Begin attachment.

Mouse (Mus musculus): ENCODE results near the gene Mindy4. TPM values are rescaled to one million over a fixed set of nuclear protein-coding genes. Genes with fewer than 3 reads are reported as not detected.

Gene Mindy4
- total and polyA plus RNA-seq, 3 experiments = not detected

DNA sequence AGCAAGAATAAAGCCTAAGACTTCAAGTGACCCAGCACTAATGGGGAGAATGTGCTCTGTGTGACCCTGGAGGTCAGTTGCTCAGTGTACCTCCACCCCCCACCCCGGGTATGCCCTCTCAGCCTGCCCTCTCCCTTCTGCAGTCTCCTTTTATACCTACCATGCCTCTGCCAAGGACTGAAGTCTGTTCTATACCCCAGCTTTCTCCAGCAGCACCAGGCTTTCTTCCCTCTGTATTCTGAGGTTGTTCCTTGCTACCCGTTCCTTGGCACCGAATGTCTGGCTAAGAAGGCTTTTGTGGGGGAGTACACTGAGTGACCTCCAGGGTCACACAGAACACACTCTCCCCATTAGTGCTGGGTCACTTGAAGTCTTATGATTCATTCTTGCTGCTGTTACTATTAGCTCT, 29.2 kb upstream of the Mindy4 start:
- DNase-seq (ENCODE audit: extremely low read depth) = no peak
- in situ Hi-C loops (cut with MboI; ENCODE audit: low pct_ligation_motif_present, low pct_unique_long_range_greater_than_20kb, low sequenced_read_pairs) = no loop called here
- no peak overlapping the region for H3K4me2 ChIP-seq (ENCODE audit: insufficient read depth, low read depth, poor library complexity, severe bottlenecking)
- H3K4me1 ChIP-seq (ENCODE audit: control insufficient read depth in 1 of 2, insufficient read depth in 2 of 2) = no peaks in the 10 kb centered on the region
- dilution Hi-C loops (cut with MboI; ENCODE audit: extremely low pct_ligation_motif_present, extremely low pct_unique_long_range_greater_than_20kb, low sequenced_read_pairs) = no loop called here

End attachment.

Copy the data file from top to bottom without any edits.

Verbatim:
Mouse (Mus musculus): ENCODE results near the gene Mindy4. TPM values are rescaled to one million over a fixed set of nuclear protein-coding genes. Genes with fewer than 3 reads are reported as not detected.

Gene Mindy4
- total and polyA plus RNA-seq, 3 experiments = not detected

DNA sequence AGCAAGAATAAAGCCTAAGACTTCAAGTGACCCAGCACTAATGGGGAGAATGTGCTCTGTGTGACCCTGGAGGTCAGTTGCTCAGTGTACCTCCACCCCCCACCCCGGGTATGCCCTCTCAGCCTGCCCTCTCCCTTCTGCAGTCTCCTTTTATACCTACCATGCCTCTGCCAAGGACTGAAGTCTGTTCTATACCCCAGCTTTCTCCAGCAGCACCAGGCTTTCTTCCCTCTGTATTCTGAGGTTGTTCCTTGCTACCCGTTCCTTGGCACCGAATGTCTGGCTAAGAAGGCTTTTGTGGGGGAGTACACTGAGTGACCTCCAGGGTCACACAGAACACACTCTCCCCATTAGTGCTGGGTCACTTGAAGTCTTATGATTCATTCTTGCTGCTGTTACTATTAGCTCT, 29.2 kb upstream of the Mindy4 start:
- DNase-seq (ENCODE audit: extremely low read depth) = no peak
- in situ Hi-C loops (cut with MboI; ENCODE audit: low pct_ligation_motif_present, low pct_unique_long_range_greater_than_20kb, low sequenced_read_pairs) = no loop called here
- no peak overlapping the region for H3K4me2 ChIP-seq (ENCODE audit: insufficient read depth, low read depth, poor library complexity, severe bottlenecking)
- H3K4me1 ChIP-seq (ENCODE audit: control insufficient read depth in 1 of 2, insufficient read depth in 2 of 2) = no peaks in the 10 kb centered on the region
- dilution Hi-C loops (cut with MboI; ENCODE audit: extremely low pct_ligation_motif_present, extremely low pct_unique_long_range_greater_than_20kb, low sequenced_read_pairs) = no loop called here